The Son in Law of one of our good Friends has lately arrivd here from England, which gives great Disgust to more Persons than his near Relations conceive of. On his Arrival, the Governor & Council directed him to state his Reasons for going to England and returning hither without the Leave of Government. He stated his Reasons; which in general were to render Service to the United States, particularly by removing the Ideas which the British Minister had conceivd of the Attachment of nine tenths of the Americans to that Government, and their Wishes to return to it. However frivolous this may appear to others, his nearest Friends speak of it, can you believe me, in a high Tone, and Mr ---- told me that Mr ------ was happy in being conscious not only of Innocence, but of great Merit.2—Those who hope for a Change of Person in our first Magistrate next Spring will be much embarrassd by this Circumstance. Adieu my Friend.
1 Addressed to Adams at Amsterdam.
2 The draft at this point has the words. “the Affair is in the Hands of the Attourney General by the Direction of the Govr & Council.”
To John Adams.
[Ms., Samuel Adams Papers, Lenox Library.]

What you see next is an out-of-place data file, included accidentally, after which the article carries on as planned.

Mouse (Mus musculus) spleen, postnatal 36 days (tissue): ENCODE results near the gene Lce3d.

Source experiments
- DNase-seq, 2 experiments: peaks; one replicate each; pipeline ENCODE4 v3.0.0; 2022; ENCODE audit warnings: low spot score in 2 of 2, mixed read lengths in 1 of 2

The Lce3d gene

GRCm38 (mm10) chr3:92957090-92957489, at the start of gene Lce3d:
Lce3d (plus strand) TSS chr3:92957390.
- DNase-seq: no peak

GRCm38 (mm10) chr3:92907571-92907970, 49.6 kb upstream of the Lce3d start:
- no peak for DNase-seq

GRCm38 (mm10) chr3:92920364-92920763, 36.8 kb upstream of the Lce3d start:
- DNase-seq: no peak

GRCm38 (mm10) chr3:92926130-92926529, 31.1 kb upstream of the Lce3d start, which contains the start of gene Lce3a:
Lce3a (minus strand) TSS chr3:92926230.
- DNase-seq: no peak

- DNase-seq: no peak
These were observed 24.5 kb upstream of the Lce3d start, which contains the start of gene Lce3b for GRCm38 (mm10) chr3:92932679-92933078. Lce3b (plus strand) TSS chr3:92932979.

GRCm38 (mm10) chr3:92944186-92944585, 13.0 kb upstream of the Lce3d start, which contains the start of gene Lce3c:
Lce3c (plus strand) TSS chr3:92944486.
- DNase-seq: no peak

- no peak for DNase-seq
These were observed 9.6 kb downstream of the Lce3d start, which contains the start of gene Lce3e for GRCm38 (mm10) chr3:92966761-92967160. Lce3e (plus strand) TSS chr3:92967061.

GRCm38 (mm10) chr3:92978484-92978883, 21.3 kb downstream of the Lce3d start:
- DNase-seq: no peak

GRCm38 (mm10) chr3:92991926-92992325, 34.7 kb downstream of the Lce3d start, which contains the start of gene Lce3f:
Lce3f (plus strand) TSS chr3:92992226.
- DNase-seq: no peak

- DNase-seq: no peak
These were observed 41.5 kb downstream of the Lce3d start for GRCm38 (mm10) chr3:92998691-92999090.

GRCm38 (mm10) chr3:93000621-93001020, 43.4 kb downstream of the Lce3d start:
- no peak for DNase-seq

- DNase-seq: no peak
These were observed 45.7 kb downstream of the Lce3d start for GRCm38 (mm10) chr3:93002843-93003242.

Boston Decr 19 1781
The Marquis La Fayette is so obliging as to take the Care of this Letter, which, for the sake of him, the Count de Noailles and others our french Friends who take Passage with him in the Alliance, I hope will arrive safely. In the same Conveyance is a Packett intended for you from Congress, by which you will doubtless he informd of what has been doing there. It is six Months since I left Philadelphia; you cannot therefore expect I should give you any of the Intelligence of that City. I presume Mr L1 makes known to you every thing interesting. I wrote to you frequently while I was there, but suppose all my Letters miscarried, as well as yours if you have written to me; for I have not receivd one for many Months. I except your favor by the Sieur de la Etombe, to whom I pay great Attention, both on Account of your Recommendation & his Merit. I give you Credit for a Packett of Gazzettes lately receivd, because I knew the Direction on the Cover to be your hand writing.
Matters go on here just as you would expect from your knowledge of the People. Zealous in the great Cause, they hesitate at no Labor or Expence for its Support. Anxious to have a Code of Laws for the internal Government, adapted to the Spirit of their new Constitution with which they continue to be highly pleasd, the General Court have appointed the supreme Judges with Mr Bowdoin who is at present at perfect Leisure, to revise the Laws and report necessary or proper Amendments. The two great Vacancies in the offices of President & Professor of Mathematicks &c in our University are filled with Gentlemen of Learning & excellent Characters, the Revd Mr Willard